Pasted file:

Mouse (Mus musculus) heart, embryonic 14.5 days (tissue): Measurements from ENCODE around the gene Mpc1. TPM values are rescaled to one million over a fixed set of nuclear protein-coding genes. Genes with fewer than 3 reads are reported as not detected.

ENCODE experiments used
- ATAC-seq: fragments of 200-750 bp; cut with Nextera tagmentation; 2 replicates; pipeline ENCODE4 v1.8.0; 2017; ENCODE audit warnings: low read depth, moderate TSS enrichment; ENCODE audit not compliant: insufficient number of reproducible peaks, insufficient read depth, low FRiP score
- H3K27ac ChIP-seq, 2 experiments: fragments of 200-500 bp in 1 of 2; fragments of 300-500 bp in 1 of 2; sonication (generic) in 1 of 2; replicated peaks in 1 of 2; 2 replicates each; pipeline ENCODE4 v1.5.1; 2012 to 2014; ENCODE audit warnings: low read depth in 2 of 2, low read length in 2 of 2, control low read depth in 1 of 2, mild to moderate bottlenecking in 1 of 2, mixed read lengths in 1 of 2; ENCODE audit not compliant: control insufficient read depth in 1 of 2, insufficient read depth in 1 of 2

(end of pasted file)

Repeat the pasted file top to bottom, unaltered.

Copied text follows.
Mouse (Mus musculus) heart, embryonic 14.5 days (tissue): Measurements from ENCODE around the gene Mpc1. TPM values are rescaled to one million over a fixed set of nuclear protein-coding genes. Genes with fewer than 3 reads are reported as not detected.

ENCODE experiments used
- ATAC-seq: fragments of 200-750 bp; cut with Nextera tagmentation; 2 replicates; pipeline ENCODE4 v1.8.0; 2017; ENCODE audit warnings: low read depth, moderate TSS enrichment; ENCODE audit not compliant: insufficient number of reproducible peaks, insufficient read depth, low FRiP score
- H3K27ac ChIP-seq, 2 experiments: fragments of 200-500 bp in 1 of 2; fragments of 300-500 bp in 1 of 2; sonication (generic) in 1 of 2; replicated peaks in 1 of 2; 2 replicates each; pipeline ENCODE4 v1.5.1; 2012 to 2014; ENCODE audit warnings: low read depth in 2 of 2, low read length in 2 of 2, control low read depth in 1 of 2, mild to moderate bottlenecking in 1 of 2, mixed read lengths in 1 of 2; ENCODE audit not compliant: control insufficient read depth in 1 of 2, insufficient read depth in 1 of 2